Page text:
5. I understand that in certain genres, exchange rate plugins being one, people will be creating plugins as link bait for SEO purposes, but banning ‘duplicate’ plugins is bad and will stifle improvement. Many popular plugins stated off as ‘duplicates’, as indeed did WordPress itself (‘duplicate’ of b2).

    • And also, this ‘ban same plugin’ practice looks too much like the Apple AppStore. I would think that WordPress community is much better than that, and that plugin quality is more important than having even 10 or more plugins doing same basic thing.

  6. I’m assuming this only applies to limited functionality plugins. Because if not… I can see where this could easily stifle the repository rather than improve the repository.

    Would they reject Gravity Forms from being added to the repository should we make it available for free because Grunion or Contact Form 7 already exist in the repository? All are form plugins. But not all plugins that provide similar functionality are equal in value or usefulness.

    It’s a tricky thing to manage. Just because a plugin already exists that does something doesn’t mean it can’t be done better. If you reject a plugin because a similar plugin exists, you could actually be rejecting the better solution.

    Hopefully it doesn’t negatively impact the plugin repository.

    • I presume that, in practise, it will only apply to limited functionality plugins but the damaging thing is the perception it will create.

      I also wonder if limited functionality plugins might not be how many developers get bitten by the bug before going on to create more advanced plugins. Every good book or tutorial I’ve read on WordPress plugin development encourages you to create and submit something simple, just to see how easy and how much fun it is.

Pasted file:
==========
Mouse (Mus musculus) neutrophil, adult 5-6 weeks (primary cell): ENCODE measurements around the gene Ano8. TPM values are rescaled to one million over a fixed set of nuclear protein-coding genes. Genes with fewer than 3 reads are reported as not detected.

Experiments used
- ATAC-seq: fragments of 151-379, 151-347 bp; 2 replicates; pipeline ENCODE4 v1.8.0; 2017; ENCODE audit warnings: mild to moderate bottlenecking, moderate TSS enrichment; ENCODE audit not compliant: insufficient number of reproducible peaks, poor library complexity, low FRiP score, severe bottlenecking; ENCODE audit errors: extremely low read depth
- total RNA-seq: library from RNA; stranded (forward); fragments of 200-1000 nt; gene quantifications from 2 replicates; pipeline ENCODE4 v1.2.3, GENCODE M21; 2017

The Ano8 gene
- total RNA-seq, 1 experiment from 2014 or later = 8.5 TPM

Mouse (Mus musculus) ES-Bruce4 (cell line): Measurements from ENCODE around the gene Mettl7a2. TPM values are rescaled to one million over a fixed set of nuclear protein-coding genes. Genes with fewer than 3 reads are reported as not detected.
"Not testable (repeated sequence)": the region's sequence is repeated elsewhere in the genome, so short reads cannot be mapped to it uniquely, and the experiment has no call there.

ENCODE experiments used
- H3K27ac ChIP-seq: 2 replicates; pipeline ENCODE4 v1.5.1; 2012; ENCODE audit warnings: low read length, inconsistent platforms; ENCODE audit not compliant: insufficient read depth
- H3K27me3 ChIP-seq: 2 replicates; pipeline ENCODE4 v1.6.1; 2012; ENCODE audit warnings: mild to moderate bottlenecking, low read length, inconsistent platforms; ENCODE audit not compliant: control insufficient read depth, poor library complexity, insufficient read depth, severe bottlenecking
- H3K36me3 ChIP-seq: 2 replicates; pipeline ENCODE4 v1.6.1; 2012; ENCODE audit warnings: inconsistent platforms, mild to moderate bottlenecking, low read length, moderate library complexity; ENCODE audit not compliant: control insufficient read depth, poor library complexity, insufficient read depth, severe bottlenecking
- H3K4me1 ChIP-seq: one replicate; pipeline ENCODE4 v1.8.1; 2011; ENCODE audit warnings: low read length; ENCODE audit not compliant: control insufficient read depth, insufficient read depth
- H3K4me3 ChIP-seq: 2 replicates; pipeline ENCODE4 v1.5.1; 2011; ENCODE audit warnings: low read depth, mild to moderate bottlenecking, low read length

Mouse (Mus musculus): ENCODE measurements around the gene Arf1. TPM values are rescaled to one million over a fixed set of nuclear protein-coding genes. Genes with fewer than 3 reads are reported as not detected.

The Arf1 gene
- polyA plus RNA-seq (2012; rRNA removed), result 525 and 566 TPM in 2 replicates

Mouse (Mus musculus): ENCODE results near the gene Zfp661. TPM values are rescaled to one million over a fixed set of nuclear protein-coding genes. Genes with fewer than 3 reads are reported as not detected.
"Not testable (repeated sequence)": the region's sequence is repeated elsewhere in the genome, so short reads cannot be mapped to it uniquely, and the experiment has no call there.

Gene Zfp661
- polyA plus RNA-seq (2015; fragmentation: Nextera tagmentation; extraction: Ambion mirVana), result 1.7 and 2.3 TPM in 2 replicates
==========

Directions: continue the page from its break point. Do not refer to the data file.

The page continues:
• Currently, those plugin types he mentioned in the OP are the only ones this is being applied to. The FB/G+ stuff suffered from a glut of spam-plugin being submitted on a continuous basis. Seriously, in a month we had something like 400 identical -share-with-facebook-google-twitter-yourmom-plugin-a-number-1 and so forth being submitted and all of them were spam.

      Exchange rate is one of those first-plugin kind of things that anybody could write. Nothing against the submitters, but if the plugin is entering a space where it’s just a widget that does some minor math via JS, then it’s a bit simplistic, isn’t it? Not every plugin belongs in the directory.

      If a plugin is extraordinary in some way, it’ll go in, regardless of similar plugins in there. This isn’t a case where we’re setting some kind of general policy on duplicate plugins; this is a case of some kinds of plugins are often spam, and some plugins are too much hello-world type plugins. Submissions to the plugin directory do get reviewed, and your plugin may be rejected for reasons other than technical ones, without prejudice.

  7. I think killing all the duplicate sharing plugins is a good thing. I have to try out a million plugins, to find a decent one from all those search results.
    But, I think that this shouldn’t be the only change in WordPress.org plugin directory. I Fully hope, that unsupported, old versions of plugins are going to be dropped OR there will be a filter set up, that lets you search by version. Nobody ever wants an old plugin, and if the author is active, it would be better to spread the active version of the plugin rather than an old one.
    Anyway, In my opinion, the wordpress plugin directory should be really rethought, and I think this is a step forward.

  8. This totally passed me by – it’s a really interesting development.

    Recently we’ve noticed quite a few of our free plugins are downloaded, the code changed ever so slightly (usually the readme left exactly the same) and then re-uploaded to the repo with spam links included on them. They’re usually really shoddily done and once we pick up on them they get removed. In general, we’ve been trying to be vigilant about this but it’s pretty difficult to search the repo to keep on top of things. Usually we find them by chance, there’s probably some that pass us by.

    In general, it’s social media plugins that this happens to. It’s interesting to see that it’s happening to other people and that wp.org is trying to address it.

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  11. So maybe the admins at wordpress.org could come up with a classification process that would enable dev’s and themselves to see what there’s ‘too much of’ and ‘not enough of’, and perhaps publish requirements? or just the raw data and let dev’s see where the gaps are?